Apollo's Leon Black on the Risk of Overpaying

NEW YORK (TheStreet) -- Leon Black is most proud of Apollo Global Management's (APO) thrift, as money pours into the private equity giant and is showered upon investors and upper management.

Apollo Global Management accounted for over 10% of the private equity industry's realization and fundraising activity in 2013. The Apollo chairman and CEO, however, appears most proud of not overpaying for deals in recent years.

In January, Apollo announced it closed of its newest flagship private equity fund, Apollo Investment Fund VIII, with $17.5 billion of commitments from limited partners. The PE giant also is realizing investment returns from its previous flagship private equity fund. In 2013 alone, Apollo realized over $15 billion in investments, well over 10% of the industry's total.

Amid all of that activity, Black said at the Columbia Business School Private Equity & Venture Capital Conference in midtown Manhattan on Friday that he's most proud of Apollo's discipline.

Specifically, Black said that Apollo's 2008 flagship fund, Fund VII, was able to invest in deals at an average price of 6.2 times earnings before interest, taxes, depreciation and amortization (EBITDA), while the private equity industry bid deals up to an average price of 8.5 to 9 times EBITDA.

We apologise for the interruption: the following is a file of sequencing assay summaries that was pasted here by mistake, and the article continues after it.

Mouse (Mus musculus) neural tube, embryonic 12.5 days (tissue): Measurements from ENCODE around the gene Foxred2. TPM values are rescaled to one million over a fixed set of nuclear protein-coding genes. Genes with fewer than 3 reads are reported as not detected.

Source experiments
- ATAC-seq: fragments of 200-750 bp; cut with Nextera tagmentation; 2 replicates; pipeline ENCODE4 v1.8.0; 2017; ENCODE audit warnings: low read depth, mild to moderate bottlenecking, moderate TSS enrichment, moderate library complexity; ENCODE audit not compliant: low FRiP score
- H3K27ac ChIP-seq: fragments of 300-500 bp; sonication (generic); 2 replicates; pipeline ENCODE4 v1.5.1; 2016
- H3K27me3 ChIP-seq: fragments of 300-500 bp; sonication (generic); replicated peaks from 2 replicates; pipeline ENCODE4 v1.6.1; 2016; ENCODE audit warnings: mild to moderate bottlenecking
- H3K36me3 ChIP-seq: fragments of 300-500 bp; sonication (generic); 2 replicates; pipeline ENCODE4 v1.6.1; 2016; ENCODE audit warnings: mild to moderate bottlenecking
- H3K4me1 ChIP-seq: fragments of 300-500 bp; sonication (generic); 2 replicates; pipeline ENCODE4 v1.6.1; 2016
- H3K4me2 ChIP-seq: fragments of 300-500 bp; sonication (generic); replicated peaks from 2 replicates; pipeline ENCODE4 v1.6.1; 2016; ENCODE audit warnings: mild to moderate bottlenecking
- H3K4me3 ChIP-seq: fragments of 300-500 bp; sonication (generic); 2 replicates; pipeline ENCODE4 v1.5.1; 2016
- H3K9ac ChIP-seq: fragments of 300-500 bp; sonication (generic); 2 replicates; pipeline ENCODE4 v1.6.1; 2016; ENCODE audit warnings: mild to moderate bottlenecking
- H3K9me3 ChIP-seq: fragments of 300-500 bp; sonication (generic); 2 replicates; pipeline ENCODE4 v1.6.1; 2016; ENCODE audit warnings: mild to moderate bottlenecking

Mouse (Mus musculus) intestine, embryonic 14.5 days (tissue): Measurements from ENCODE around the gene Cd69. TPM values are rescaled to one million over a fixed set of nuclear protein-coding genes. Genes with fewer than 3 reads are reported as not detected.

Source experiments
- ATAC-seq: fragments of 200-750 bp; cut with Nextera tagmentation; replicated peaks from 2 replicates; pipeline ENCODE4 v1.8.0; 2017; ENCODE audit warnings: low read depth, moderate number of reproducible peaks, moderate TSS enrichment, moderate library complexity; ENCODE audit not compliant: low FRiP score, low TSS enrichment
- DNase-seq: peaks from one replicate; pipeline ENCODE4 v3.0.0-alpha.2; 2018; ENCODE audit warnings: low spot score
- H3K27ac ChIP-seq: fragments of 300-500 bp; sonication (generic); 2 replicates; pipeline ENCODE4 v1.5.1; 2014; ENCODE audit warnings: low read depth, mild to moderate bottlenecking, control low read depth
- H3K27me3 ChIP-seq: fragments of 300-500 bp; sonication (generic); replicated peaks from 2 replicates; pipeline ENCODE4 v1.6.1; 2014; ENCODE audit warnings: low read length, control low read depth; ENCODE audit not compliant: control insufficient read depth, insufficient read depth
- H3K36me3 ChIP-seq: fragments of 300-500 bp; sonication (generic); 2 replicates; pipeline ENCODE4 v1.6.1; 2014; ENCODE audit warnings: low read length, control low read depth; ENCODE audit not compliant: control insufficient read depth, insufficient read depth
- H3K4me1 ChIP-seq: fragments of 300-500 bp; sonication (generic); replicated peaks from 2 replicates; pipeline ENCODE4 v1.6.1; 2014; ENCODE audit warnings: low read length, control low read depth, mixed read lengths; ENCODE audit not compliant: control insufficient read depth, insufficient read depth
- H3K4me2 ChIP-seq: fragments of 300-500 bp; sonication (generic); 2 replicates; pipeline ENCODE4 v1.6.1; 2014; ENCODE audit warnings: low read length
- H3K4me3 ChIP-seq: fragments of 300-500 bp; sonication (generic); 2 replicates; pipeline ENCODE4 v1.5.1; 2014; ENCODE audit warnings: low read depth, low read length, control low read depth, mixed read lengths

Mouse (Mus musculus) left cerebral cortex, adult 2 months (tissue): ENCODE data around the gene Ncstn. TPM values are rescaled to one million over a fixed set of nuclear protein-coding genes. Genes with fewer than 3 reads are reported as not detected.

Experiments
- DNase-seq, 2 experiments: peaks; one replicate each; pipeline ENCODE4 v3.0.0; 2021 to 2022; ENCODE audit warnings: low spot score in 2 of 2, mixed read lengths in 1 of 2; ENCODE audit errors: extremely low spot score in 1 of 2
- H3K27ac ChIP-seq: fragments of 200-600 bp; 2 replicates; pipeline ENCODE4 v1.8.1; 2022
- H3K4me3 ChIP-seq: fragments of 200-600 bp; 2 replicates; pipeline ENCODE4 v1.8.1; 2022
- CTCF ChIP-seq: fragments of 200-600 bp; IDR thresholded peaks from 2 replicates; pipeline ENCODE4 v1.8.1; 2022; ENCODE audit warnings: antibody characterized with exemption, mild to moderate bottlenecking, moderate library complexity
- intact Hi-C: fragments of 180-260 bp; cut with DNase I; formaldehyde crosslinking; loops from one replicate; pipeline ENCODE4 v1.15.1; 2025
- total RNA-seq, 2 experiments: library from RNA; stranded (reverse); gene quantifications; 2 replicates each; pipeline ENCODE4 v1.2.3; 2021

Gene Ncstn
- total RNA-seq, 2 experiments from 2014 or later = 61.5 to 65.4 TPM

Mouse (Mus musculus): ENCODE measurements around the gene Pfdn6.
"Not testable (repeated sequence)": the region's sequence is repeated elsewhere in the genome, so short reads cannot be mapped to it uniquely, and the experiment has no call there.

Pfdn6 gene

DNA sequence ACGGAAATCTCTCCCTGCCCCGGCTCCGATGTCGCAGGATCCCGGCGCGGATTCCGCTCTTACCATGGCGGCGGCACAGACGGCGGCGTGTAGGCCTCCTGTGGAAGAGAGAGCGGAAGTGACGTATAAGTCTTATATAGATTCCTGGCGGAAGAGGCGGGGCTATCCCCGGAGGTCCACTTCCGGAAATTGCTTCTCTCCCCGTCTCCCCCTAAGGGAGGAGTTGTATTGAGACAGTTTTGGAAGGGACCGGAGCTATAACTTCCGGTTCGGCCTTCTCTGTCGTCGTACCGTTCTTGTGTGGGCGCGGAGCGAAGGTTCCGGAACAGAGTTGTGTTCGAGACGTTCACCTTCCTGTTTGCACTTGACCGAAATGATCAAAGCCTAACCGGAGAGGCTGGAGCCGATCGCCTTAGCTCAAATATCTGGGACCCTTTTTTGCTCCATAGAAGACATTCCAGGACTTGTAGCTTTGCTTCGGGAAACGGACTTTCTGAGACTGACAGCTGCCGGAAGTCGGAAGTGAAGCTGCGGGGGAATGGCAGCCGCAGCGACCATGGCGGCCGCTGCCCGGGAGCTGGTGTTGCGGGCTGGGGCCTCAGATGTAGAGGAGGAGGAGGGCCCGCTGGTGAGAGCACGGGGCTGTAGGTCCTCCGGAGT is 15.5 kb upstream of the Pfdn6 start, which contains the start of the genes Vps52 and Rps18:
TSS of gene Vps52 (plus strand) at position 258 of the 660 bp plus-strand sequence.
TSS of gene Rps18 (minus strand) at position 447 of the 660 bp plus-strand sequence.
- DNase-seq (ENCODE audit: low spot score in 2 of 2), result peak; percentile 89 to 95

That fund, which closed in 2008, has generated annual gross and net internal rates of return in excess of 38% and 29%, buoyed by deals like the takeover of Lyondell-Basell (LYB) during its bankruptcy.

"We are getting best in class returns but we are also taking the least risk," Black said of Apollo's selectivity in making investments.

Black also repeatedly countered the image many have of the firm as a PE-industry giant. "We are a value investor," Black said. He added that Apollo doesn't need a global recession to find good value investments or distressed opportunities and pointed out the firm's recent investments in CEC Entertainment and Hostess Brands.

Currently, Apollo is working on two or three corporate carve-out investments, Black said, while noting that the company is also in the process of signing a deal in the chemicals industry. Given continued recovery of the banking industry five years after the crisis and the burden of new regulations, Black said  Apollo is investing in financial services firms in the U.S. and Europe. 

"Europe is a place where we are very active," Black said, referring to acquisitions of non-performing consumer loan portfolio's and bankable assets in Spain, Ireland and to a lesser extent, the United Kingdom & Germany.

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